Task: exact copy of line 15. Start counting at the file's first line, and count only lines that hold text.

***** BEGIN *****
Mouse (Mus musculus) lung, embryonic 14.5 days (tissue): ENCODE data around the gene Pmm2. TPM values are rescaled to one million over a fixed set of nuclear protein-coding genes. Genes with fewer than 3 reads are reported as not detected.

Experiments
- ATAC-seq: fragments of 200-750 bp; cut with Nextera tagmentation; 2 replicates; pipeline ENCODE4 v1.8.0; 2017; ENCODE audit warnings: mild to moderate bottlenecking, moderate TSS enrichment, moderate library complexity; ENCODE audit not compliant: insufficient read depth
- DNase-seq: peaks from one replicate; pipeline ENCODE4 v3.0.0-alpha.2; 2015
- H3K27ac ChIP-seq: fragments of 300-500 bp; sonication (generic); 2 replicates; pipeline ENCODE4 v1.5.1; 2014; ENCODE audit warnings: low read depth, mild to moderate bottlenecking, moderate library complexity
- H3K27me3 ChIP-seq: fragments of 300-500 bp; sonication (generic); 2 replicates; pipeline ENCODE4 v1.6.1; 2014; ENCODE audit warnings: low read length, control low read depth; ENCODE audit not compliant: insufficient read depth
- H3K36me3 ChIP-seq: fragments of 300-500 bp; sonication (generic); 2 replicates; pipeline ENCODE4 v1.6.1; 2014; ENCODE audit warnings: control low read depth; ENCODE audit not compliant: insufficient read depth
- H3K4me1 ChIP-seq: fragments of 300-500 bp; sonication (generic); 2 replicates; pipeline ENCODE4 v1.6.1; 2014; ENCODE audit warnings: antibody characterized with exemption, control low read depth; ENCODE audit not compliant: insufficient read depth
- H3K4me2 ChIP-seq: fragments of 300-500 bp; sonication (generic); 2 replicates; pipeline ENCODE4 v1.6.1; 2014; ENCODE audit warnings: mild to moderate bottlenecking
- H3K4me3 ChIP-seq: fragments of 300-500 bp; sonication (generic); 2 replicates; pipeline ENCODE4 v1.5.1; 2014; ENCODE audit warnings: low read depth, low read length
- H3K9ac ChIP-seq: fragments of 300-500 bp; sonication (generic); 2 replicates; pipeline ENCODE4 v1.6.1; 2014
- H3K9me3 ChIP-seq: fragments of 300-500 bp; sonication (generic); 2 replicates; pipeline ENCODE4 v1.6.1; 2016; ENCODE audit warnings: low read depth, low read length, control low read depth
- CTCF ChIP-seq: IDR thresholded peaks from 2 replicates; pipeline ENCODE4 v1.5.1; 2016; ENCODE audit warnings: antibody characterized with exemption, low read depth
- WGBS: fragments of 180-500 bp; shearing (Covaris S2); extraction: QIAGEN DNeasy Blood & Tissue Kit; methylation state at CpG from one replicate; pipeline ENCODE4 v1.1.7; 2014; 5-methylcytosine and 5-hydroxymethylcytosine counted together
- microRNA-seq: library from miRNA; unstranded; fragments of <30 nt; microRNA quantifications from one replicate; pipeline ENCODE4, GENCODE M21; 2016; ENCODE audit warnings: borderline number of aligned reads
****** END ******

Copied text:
- microRNA-seq: library from miRNA; unstranded; fragments of <30 nt; microRNA quantifications from one replicate; pipeline ENCODE4, GENCODE M21; 2016; ENCODE audit warnings: borderline number of aligned reads